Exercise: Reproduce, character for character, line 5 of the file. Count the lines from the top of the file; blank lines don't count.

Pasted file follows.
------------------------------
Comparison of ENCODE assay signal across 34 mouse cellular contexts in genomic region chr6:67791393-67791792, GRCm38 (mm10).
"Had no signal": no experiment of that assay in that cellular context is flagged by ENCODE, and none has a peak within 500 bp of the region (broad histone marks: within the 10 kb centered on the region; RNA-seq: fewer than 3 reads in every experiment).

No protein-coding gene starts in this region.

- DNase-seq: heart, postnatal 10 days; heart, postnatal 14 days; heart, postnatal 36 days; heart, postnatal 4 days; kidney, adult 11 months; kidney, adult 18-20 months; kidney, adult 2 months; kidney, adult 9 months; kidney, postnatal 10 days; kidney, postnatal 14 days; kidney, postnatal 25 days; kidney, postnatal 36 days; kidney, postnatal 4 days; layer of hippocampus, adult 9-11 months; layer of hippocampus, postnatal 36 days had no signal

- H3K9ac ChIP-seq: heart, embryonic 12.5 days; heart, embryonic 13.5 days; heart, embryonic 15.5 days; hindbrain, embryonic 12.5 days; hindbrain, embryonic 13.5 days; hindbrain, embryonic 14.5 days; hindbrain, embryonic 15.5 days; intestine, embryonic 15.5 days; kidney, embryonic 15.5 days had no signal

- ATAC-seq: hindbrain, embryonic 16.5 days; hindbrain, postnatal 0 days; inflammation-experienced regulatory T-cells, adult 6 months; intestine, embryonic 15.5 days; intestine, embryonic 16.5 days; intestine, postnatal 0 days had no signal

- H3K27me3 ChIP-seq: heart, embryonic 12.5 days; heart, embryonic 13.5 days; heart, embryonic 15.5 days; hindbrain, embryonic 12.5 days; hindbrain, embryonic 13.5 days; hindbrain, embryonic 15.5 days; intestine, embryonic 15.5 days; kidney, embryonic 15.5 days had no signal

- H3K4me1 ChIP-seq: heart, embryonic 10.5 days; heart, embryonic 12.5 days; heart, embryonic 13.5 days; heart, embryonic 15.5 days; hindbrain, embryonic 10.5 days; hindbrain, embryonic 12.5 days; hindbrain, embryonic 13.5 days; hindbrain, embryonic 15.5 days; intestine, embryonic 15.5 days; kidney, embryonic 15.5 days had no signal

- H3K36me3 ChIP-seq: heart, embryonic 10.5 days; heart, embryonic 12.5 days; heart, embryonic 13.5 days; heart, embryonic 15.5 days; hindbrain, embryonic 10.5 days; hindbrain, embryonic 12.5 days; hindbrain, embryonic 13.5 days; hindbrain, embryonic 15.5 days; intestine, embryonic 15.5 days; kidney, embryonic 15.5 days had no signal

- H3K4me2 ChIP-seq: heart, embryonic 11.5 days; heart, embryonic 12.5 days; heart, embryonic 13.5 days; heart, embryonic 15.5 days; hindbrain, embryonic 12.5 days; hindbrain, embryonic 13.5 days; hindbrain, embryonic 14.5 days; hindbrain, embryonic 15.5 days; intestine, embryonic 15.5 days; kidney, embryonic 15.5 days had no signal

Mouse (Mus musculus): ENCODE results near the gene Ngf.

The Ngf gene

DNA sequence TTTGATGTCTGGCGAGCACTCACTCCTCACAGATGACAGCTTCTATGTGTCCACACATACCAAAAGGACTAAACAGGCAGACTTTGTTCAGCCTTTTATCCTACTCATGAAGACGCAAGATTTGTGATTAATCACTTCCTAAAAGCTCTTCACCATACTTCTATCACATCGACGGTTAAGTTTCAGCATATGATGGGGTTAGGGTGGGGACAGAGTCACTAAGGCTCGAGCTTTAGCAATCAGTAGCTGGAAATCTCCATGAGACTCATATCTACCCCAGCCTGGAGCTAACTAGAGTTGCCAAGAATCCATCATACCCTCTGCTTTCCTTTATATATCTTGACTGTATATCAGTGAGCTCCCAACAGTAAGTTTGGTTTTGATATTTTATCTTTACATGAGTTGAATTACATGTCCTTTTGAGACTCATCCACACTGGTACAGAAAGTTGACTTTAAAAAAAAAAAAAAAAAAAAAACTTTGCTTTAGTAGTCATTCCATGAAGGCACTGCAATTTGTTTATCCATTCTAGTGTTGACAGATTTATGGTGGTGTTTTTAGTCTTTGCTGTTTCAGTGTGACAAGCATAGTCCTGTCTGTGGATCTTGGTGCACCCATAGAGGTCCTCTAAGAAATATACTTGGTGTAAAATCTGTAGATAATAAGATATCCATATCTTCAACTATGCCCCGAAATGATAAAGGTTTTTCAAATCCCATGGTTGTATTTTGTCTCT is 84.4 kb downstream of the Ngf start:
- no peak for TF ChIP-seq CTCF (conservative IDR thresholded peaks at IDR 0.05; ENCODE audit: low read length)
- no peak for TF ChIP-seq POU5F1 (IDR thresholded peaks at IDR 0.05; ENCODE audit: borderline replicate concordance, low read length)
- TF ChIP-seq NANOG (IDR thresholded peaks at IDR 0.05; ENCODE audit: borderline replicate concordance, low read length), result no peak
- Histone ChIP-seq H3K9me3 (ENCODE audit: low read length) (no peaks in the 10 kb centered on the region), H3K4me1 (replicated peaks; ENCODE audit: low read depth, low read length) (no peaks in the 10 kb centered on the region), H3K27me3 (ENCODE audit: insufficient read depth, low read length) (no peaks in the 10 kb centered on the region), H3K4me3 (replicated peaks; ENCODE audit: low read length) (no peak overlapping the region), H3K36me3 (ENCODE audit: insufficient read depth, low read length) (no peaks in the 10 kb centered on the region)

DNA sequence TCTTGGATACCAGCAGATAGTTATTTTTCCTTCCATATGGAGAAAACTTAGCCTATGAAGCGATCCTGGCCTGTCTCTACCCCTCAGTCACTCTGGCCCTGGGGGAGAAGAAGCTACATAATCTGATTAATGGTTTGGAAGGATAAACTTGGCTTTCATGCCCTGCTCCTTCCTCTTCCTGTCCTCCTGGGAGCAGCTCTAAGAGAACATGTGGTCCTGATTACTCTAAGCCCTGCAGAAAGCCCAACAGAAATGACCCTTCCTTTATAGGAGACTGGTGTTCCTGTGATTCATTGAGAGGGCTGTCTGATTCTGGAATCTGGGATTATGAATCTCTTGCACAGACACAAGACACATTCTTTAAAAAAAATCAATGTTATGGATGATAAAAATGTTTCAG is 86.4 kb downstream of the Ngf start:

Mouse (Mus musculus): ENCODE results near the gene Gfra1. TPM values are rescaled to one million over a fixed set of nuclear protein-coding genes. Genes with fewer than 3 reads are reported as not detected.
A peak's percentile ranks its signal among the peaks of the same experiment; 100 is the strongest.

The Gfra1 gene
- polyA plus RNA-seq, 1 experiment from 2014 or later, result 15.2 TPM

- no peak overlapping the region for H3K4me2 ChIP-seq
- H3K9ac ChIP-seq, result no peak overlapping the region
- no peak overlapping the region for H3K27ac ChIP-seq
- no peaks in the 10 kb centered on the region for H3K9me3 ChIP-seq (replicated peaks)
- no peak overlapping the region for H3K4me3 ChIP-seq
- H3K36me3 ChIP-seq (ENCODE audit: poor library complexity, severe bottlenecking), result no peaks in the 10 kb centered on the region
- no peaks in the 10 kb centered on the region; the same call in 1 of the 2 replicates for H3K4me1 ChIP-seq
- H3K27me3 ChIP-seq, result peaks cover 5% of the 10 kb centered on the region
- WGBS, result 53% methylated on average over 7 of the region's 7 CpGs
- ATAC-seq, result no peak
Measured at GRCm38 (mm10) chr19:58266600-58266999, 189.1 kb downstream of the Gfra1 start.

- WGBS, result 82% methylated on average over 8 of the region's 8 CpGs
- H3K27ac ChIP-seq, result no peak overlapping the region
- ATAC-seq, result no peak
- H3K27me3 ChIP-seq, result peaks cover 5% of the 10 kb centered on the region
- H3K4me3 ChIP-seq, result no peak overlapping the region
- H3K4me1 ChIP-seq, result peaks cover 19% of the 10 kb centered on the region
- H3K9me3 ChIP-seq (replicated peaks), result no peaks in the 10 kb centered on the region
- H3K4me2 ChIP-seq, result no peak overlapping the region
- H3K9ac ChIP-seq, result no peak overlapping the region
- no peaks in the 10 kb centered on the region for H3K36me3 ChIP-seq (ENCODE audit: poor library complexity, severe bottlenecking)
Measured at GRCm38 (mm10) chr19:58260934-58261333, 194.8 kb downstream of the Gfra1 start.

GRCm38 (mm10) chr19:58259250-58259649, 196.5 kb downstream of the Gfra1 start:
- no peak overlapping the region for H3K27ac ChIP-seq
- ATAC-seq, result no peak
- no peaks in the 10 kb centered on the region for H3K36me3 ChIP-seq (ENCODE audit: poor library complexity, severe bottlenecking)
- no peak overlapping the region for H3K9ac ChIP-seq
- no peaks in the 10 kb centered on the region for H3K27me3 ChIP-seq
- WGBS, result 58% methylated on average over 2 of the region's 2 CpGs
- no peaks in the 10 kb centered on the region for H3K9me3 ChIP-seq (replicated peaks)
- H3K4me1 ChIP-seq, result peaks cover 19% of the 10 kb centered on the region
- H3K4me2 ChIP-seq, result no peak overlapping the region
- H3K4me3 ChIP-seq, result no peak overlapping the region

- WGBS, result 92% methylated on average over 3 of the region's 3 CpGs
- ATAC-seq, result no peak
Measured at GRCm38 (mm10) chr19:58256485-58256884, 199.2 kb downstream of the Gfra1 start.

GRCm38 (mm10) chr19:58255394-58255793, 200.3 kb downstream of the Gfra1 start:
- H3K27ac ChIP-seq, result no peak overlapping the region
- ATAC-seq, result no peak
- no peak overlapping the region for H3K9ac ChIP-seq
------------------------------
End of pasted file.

- H3K9ac ChIP-seq: heart, embryonic 12.5 days; heart, embryonic 13.5 days; heart, embryonic 15.5 days; hindbrain, embryonic 12.5 days; hindbrain, embryonic 13.5 days; hindbrain, embryonic 14.5 days; hindbrain, embryonic 15.5 days; intestine, embryonic 15.5 days; kidney, embryonic 15.5 days had no signal